The music festival formula: greatest hits plus new songs plus one offbeat cover.
Most of the acts I saw on the inaugural day of San Francisco’s Outside Lands festival obliged. Natalie Prass, the brave first act at noon on a Friday, playing to a few hundred early arrivals, picked a great cover: Dusty Springfield’s “No Easy Way Down.”
And the winsome First Aid – look the adjective up in the dictionary, and the Swedish sisters will be there – did their single “Emmylou” (with the wonderful chorus, “I’ll be your Emmylou and I’ll be your June/If you’ll be my Gram and my Johnny too”).
But then came Wilco, who surprised with a set that started out with them playing their new album, “Star Wars,” in its entirety.
That’s a party trick bands have been trotting out in recent years -- I’ve seen Spiritualized do “Ladies and Gentlemen We Are Floating in Space” and Nada Surf do “Let Go,” among others.
But when Wilco started playing on the Land’s End stage, I didn’t even realize at first they were playing the whole album (maybe because my first listens of “Star Wars” have been mostly a matter of hitting the repeat button on “You Satellite”).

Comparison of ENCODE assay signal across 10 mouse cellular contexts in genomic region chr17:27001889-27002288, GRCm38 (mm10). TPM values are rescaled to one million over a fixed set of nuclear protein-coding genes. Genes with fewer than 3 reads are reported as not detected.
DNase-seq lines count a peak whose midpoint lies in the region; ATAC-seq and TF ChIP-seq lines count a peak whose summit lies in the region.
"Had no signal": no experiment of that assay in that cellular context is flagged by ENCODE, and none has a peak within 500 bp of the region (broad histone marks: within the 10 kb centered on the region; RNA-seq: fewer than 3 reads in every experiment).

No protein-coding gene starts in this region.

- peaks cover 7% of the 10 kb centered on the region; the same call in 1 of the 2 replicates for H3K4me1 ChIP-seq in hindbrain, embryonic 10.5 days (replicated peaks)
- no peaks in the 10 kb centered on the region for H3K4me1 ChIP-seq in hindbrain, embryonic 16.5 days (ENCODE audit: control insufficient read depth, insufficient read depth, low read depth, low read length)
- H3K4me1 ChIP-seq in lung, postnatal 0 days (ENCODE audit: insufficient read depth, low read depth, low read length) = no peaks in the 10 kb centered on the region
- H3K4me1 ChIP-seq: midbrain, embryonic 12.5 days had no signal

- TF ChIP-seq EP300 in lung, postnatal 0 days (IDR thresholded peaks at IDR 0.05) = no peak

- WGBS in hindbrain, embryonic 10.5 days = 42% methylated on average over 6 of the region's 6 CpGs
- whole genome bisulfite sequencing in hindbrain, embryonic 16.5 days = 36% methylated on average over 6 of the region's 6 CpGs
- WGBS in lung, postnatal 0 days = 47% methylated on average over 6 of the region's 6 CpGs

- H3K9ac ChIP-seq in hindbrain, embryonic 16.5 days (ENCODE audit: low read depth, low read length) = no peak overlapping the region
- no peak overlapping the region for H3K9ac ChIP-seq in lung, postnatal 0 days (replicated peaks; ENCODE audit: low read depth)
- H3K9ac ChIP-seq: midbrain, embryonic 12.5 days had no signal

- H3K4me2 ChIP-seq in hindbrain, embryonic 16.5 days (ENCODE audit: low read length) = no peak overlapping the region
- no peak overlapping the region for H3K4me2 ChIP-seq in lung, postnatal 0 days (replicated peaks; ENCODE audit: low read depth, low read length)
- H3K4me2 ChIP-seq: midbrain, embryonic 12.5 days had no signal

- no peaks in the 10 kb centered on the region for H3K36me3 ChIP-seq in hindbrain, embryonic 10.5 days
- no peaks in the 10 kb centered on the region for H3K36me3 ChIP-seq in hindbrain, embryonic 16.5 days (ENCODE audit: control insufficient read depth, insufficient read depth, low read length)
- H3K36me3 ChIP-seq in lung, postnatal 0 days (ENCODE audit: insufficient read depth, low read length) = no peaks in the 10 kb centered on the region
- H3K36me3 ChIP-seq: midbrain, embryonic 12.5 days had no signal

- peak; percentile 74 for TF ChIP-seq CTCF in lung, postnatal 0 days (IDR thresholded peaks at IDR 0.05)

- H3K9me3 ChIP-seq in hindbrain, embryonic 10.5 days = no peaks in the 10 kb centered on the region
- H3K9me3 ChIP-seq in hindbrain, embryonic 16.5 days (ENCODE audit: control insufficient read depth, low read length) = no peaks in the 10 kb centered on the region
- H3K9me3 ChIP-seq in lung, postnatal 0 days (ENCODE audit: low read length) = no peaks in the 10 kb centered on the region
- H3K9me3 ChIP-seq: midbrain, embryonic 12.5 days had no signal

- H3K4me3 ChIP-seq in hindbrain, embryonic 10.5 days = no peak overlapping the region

Starting with the white-black-and-everything-in-between noise of “EKG,” Jeff Tweedy and crew blazed hot from the get-go. My companions wondered when Tweedy had gotten older. I think age is a good thing on him (and knew he’d been around the block, because I saw his late, lamented Uncle Tupelo play one of their last shows at the late, lamented Palomino Club way back in 1993 -- a lifetime ago).
One of the album highlights is “Where Do I Begin,” and one of its lyrics -- “our paths overgrown” – seemed tailor-made for the ruggedly urban-not-urban Golden Gate Park.
And ahh, there was “You Satellite.” Hypnotically repetitive and lo-fi, it played as the sun started to set on a gorgeous day (yes, you could see the sun -- the clouds and fog that are notorious at the park were a happy no-show in the first day).
They closed out the set with some old favorites from the classic “Yankee Hotel Foxtrot,” including “I’m the Man Who Loves You” and the standout “I Am Trying to Break Your Heart.”
Tweedy seemed to dig the crowd, saying he normally hates audiences but he liked this one. (Then was quick to add that he was kidding. But about which half of the line, I wonder?)